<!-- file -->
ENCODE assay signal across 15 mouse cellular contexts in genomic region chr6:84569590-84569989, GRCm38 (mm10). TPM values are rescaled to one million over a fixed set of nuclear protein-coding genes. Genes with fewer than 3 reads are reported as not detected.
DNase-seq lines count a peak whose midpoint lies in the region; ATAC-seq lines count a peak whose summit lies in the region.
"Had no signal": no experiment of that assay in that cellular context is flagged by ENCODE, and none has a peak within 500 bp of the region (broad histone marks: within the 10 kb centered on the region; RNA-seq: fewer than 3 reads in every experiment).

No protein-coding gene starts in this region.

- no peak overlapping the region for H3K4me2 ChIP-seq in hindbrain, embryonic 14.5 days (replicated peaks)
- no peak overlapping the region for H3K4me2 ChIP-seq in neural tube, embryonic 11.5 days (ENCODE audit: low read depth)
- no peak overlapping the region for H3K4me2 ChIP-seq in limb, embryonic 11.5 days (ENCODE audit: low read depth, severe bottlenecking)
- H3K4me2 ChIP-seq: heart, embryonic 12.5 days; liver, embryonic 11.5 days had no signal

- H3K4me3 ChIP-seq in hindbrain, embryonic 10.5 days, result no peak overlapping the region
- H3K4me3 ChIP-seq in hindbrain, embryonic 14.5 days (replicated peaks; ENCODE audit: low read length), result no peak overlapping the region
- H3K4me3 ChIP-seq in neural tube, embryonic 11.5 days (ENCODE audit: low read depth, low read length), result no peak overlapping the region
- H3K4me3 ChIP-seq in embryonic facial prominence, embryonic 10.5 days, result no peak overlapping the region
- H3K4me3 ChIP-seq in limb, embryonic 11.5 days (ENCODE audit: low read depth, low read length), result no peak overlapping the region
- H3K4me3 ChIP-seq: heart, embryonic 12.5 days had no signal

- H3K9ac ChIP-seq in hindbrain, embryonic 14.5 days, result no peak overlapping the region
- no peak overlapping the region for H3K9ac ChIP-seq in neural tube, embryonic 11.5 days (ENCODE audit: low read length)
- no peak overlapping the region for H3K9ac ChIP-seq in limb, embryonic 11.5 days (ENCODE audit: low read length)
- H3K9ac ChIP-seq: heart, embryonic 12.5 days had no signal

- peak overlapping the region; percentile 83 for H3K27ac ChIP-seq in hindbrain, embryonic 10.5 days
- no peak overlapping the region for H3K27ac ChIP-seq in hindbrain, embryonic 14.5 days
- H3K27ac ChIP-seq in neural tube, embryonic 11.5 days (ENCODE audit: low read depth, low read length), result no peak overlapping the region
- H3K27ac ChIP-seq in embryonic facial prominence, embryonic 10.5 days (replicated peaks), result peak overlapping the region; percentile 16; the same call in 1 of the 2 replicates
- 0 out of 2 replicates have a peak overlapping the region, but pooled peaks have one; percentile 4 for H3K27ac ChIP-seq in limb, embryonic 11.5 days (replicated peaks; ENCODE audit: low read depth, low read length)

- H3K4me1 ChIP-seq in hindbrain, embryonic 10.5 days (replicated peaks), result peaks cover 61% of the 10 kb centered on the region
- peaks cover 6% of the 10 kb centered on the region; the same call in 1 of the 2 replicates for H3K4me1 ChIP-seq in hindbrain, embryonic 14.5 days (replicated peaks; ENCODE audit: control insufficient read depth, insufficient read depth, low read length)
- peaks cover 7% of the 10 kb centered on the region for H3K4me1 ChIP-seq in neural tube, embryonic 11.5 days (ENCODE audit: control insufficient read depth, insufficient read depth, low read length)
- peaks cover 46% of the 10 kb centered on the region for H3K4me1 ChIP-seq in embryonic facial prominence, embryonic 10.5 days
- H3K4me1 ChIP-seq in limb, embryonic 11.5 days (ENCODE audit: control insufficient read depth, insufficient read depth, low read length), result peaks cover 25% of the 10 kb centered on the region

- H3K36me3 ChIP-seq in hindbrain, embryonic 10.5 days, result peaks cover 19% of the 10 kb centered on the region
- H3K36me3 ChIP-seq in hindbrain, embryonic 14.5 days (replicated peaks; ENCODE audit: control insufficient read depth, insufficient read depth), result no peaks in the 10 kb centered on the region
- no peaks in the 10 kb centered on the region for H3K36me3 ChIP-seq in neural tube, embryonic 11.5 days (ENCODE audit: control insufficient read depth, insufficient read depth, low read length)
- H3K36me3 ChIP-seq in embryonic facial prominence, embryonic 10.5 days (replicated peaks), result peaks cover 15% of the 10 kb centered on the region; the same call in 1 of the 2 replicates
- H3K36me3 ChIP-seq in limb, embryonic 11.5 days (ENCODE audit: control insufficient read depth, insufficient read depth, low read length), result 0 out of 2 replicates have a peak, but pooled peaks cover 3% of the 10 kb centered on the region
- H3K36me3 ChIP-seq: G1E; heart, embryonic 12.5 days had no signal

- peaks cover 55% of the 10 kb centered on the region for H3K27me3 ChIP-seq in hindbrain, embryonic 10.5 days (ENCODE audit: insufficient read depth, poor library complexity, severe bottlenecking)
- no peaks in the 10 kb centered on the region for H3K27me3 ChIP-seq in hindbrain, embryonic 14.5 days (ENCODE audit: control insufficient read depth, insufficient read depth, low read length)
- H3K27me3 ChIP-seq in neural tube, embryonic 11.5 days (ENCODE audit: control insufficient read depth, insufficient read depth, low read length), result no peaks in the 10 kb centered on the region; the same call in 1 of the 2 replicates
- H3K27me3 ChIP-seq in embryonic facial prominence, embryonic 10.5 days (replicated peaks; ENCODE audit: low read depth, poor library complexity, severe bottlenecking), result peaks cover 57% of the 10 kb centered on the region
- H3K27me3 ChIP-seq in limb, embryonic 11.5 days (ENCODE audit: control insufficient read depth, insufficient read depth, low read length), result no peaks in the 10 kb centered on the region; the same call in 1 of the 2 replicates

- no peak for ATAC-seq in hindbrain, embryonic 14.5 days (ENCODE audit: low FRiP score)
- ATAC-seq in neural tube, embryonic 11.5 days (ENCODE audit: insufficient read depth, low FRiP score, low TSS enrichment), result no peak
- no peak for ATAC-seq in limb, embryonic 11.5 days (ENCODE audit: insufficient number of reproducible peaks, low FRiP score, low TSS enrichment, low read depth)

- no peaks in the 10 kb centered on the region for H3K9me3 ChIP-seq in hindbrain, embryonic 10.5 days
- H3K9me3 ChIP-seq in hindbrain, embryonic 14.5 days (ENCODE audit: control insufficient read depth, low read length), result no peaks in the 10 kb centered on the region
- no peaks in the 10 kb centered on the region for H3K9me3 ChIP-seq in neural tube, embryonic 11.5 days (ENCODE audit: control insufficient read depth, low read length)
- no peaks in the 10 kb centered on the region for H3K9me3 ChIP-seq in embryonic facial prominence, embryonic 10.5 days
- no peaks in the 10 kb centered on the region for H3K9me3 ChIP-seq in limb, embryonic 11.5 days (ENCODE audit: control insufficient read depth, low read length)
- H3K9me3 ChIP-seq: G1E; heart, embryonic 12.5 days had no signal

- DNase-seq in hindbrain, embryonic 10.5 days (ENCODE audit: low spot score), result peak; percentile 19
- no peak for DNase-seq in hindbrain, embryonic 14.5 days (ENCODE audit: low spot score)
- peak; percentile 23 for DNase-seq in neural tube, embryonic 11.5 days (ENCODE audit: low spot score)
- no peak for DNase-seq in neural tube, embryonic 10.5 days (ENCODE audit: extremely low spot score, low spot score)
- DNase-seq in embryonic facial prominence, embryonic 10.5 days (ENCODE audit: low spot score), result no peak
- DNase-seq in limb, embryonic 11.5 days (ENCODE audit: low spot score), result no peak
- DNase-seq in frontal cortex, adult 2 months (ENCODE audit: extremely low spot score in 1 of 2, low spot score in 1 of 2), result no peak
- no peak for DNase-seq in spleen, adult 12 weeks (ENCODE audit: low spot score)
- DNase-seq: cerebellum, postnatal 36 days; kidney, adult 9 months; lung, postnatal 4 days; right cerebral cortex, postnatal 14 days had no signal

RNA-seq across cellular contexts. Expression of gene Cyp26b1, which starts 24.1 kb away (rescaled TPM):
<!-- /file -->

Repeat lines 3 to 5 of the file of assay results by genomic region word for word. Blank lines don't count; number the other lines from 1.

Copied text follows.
"Had no signal": no experiment of that assay in that cellular context is flagged by ENCODE, and none has a peak within 500 bp of the region (broad histone marks: within the 10 kb centered on the region; RNA-seq: fewer than 3 reads in every experiment).

No protein-coding gene starts in this region.

- no peak overlapping the region for H3K4me2 ChIP-seq in hindbrain, embryonic 14.5 days (replicated peaks)